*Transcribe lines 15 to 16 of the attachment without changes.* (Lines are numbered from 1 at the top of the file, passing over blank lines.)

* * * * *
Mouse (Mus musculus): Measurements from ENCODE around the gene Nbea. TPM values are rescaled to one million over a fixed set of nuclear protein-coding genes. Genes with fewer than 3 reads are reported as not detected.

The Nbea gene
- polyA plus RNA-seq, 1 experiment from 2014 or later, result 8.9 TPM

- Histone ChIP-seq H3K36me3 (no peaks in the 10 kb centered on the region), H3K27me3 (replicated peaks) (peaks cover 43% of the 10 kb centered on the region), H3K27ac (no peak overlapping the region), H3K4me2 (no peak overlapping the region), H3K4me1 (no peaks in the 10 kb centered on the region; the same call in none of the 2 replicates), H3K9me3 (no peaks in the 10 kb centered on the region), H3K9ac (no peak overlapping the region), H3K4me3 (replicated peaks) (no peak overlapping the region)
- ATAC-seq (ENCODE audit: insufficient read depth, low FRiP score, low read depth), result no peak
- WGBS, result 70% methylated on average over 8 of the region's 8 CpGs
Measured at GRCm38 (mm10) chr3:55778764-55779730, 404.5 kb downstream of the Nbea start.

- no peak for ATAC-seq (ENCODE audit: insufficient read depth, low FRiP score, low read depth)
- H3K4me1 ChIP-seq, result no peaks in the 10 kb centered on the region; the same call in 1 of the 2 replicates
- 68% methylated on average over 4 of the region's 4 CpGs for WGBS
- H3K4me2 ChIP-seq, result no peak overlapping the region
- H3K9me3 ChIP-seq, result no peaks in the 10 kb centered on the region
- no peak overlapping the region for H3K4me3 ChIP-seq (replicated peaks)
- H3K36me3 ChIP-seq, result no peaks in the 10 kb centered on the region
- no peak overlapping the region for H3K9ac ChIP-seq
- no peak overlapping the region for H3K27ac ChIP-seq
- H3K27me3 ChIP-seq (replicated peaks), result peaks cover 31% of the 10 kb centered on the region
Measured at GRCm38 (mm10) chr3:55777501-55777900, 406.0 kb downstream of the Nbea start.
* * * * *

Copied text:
- no peak overlapping the region for H3K9ac ChIP-seq
- no peak overlapping the region for H3K27ac ChIP-seq